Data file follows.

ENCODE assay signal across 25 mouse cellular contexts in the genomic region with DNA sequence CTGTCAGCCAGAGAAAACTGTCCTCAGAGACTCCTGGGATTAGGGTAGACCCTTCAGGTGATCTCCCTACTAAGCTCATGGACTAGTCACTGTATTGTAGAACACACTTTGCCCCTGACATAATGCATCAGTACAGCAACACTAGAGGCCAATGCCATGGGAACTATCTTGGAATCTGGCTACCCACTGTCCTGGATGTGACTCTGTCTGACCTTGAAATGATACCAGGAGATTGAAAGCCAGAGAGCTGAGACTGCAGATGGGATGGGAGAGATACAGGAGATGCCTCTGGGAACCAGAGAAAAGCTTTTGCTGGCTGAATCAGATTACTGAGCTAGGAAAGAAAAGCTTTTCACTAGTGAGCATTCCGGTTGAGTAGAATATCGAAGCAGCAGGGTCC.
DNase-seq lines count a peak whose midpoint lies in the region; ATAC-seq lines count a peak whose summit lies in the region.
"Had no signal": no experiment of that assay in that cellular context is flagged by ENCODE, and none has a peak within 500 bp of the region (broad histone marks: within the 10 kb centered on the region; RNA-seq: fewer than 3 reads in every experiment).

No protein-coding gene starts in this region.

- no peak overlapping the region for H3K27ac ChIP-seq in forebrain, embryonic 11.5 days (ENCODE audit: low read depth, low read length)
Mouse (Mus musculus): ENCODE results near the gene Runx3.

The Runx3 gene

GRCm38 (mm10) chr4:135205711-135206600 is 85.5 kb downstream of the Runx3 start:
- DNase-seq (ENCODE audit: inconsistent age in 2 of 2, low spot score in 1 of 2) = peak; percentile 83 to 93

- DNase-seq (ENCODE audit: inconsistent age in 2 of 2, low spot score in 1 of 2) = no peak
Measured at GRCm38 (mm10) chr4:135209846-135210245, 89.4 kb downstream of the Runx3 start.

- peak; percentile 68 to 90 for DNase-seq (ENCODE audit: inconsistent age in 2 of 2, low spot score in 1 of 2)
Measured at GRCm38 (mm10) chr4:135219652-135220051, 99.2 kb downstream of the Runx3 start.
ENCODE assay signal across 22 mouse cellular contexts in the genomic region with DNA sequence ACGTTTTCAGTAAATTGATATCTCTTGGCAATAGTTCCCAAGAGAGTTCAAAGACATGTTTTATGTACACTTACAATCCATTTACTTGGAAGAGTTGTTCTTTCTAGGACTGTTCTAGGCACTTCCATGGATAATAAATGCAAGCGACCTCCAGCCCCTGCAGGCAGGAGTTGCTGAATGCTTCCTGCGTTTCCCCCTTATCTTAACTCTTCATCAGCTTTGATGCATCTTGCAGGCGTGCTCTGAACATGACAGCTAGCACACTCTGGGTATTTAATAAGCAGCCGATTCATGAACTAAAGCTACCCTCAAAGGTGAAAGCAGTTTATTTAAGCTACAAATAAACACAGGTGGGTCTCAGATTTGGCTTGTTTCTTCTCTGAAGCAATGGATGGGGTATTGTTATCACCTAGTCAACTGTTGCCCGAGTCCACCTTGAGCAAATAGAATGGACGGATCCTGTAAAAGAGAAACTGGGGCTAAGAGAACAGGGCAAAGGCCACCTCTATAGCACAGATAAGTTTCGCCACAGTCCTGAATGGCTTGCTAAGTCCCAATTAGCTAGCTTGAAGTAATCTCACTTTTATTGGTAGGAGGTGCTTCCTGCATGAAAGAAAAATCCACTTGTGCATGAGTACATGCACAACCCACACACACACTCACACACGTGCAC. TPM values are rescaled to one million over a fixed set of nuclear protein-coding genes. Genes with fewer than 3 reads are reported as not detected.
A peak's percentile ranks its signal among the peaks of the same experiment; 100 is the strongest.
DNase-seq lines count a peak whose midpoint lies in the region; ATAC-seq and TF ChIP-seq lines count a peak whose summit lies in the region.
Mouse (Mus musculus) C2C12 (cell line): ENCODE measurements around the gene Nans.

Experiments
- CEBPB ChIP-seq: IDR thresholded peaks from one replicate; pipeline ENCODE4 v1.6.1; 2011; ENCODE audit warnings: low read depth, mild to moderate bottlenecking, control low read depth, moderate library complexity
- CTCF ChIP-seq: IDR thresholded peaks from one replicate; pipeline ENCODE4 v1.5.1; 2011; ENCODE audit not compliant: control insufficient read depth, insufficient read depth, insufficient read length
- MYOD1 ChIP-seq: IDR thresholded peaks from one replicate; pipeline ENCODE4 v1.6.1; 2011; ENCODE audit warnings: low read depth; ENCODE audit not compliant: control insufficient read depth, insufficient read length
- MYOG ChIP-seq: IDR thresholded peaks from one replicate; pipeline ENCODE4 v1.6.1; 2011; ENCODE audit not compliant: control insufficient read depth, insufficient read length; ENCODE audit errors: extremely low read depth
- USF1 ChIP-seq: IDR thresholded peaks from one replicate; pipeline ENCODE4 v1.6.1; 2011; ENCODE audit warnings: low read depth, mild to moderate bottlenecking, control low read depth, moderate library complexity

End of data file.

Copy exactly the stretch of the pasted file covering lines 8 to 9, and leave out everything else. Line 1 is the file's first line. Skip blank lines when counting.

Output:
GRCm38 (mm10) chr4:135205711-135206600 is 85.5 kb downstream of the Runx3 start:
- DNase-seq (ENCODE audit: inconsistent age in 2 of 2, low spot score in 1 of 2) = peak; percentile 83 to 93